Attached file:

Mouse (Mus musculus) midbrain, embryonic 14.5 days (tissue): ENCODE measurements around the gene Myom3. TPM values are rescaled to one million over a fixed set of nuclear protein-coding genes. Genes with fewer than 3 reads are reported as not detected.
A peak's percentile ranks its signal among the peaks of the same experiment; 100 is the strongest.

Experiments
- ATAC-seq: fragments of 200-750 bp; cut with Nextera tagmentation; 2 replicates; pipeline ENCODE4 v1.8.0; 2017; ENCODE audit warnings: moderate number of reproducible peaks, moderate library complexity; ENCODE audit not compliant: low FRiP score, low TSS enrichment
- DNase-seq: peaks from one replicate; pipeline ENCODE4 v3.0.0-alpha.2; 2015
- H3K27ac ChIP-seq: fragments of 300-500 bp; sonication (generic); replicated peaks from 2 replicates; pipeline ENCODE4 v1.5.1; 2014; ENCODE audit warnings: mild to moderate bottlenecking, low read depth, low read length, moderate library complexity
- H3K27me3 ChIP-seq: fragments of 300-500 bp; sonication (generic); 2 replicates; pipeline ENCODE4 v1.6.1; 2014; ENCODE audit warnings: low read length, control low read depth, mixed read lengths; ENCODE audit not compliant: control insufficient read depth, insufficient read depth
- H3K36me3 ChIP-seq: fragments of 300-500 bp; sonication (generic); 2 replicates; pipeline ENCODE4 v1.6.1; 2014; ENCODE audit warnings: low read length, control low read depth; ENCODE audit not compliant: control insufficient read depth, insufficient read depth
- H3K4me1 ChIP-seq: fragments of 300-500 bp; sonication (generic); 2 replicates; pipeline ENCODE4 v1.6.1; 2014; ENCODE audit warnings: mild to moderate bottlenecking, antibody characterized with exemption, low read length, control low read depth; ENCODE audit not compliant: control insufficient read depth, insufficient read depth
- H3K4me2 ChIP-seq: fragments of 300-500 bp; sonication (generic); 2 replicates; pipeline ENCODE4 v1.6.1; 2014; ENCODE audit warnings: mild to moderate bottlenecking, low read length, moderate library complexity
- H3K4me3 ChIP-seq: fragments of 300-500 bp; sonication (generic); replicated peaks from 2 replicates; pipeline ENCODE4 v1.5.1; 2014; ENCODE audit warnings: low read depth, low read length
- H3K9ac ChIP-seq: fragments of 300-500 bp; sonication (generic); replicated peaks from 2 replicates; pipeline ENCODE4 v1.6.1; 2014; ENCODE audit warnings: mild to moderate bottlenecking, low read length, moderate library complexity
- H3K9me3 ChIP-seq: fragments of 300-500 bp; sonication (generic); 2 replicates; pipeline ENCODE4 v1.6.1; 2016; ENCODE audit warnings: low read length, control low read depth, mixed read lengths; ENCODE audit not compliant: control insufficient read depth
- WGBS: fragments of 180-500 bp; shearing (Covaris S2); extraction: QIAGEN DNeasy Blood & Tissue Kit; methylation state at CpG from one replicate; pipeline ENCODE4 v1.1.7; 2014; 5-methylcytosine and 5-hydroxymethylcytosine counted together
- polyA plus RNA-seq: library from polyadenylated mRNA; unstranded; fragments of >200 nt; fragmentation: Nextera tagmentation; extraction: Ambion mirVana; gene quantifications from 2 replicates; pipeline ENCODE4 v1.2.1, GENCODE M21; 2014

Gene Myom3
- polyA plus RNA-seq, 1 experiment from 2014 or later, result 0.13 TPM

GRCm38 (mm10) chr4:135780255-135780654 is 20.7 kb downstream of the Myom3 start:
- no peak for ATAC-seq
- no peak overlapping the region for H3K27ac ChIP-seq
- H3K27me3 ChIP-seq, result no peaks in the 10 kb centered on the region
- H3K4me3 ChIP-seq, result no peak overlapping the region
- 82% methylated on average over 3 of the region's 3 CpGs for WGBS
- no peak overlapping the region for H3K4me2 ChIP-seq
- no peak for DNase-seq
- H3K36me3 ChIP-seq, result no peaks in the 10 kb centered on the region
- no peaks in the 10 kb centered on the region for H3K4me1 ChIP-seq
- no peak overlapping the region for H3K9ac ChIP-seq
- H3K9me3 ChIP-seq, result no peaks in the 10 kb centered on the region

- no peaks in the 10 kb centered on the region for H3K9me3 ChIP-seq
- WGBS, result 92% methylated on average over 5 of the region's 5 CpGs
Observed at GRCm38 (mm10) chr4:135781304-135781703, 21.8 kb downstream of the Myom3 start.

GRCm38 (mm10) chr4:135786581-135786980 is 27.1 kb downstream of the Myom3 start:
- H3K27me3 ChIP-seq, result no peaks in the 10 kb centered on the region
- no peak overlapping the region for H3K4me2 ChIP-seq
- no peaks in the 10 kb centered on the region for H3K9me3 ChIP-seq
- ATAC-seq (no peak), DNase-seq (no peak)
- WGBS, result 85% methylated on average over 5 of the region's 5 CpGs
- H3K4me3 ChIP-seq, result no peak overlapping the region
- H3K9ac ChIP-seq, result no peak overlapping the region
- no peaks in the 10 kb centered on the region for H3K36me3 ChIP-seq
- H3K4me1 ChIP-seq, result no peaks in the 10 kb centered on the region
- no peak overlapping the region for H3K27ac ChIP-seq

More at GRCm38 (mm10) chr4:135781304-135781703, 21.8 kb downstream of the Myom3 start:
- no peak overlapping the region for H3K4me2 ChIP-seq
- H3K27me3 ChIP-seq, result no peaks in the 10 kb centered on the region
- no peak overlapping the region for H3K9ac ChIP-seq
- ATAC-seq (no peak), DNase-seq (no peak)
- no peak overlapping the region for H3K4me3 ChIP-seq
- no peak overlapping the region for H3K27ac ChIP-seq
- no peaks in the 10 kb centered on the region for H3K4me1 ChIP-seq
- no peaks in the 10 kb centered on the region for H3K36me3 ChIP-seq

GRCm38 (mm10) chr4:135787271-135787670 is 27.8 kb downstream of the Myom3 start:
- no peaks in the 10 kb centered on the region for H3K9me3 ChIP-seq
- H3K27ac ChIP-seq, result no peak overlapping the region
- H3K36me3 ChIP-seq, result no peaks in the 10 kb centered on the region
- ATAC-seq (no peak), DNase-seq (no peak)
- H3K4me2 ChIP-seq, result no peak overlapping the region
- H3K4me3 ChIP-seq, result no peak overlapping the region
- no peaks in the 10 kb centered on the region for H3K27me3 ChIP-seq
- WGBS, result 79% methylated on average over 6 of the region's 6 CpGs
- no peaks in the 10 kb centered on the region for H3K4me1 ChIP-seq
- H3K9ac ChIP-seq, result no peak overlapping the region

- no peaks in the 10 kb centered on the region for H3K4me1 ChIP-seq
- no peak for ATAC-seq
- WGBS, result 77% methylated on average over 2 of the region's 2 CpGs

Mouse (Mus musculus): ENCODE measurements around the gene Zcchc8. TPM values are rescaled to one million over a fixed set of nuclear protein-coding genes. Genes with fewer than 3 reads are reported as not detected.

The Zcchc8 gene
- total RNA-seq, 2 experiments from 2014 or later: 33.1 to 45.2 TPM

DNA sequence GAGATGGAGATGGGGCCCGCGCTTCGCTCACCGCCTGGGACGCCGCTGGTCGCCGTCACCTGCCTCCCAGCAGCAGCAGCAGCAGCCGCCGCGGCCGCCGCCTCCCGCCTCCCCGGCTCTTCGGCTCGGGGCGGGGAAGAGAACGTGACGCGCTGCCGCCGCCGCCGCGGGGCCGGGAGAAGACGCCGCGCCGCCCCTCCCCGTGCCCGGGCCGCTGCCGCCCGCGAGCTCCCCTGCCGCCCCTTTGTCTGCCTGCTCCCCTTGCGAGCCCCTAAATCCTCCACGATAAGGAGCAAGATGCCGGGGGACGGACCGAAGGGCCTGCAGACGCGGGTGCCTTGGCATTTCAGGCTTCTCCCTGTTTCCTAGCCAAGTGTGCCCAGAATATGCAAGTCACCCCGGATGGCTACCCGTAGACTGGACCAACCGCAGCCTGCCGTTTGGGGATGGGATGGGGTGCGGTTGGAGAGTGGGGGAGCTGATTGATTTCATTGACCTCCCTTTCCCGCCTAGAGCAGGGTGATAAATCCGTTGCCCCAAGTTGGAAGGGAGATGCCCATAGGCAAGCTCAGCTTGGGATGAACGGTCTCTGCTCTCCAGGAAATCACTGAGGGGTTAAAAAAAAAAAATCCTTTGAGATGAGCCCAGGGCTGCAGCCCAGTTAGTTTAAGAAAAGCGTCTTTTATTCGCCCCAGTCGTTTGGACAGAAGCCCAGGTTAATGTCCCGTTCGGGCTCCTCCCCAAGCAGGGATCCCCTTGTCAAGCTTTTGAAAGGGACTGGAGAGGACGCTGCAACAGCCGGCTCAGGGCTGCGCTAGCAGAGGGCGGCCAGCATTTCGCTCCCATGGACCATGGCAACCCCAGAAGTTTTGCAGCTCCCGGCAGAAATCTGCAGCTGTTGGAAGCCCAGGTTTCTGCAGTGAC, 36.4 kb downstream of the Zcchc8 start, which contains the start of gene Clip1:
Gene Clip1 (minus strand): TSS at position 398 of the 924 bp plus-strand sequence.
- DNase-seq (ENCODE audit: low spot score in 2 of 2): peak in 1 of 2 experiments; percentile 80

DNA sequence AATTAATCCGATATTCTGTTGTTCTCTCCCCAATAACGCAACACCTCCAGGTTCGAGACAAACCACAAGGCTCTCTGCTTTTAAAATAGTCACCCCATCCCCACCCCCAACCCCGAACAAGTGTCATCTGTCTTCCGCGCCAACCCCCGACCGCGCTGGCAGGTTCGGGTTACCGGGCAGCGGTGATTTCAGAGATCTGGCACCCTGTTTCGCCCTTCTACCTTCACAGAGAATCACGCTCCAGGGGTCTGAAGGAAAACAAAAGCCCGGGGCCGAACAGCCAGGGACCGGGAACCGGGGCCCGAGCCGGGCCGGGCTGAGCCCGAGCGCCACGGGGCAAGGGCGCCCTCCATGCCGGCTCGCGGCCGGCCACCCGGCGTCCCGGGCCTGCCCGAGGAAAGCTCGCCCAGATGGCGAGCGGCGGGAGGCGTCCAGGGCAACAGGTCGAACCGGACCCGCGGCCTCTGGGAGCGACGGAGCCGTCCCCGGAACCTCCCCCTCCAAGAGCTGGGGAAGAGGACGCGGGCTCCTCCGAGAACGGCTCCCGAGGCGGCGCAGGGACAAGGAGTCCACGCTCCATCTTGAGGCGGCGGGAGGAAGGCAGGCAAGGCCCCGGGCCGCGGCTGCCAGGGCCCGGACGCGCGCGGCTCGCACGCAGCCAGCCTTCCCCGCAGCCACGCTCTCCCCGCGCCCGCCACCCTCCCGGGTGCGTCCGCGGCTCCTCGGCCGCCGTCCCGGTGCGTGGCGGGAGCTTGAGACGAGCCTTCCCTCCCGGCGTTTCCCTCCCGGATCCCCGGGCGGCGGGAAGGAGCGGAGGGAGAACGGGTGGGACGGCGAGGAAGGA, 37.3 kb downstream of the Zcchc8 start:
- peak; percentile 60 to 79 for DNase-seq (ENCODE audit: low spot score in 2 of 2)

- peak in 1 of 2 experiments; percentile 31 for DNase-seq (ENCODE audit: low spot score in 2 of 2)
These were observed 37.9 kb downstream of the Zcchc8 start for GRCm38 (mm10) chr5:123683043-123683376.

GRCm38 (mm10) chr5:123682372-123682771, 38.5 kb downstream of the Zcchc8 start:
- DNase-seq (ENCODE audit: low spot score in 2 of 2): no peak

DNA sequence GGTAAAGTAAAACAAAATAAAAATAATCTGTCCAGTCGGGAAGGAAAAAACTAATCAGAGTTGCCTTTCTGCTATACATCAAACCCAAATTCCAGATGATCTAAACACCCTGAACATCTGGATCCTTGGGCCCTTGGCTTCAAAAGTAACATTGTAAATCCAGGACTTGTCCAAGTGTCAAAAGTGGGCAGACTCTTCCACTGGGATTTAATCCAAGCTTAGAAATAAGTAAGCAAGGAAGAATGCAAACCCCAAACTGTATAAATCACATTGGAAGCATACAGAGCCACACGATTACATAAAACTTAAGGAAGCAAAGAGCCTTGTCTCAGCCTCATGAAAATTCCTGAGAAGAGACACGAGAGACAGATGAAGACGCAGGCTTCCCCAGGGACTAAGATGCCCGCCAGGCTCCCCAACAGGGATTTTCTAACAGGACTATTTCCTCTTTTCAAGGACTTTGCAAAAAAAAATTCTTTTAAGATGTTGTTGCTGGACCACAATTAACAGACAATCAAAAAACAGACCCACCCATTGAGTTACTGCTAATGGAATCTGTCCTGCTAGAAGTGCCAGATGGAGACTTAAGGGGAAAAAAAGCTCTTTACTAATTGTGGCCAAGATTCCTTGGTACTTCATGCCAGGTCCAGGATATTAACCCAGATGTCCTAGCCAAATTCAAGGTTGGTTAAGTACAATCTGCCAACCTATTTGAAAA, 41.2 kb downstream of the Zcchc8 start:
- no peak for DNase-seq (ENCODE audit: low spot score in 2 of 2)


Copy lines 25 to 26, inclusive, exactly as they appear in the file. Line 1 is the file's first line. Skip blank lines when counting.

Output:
- no peak for DNase-seq
- H3K36me3 ChIP-seq, result no peaks in the 10 kb centered on the region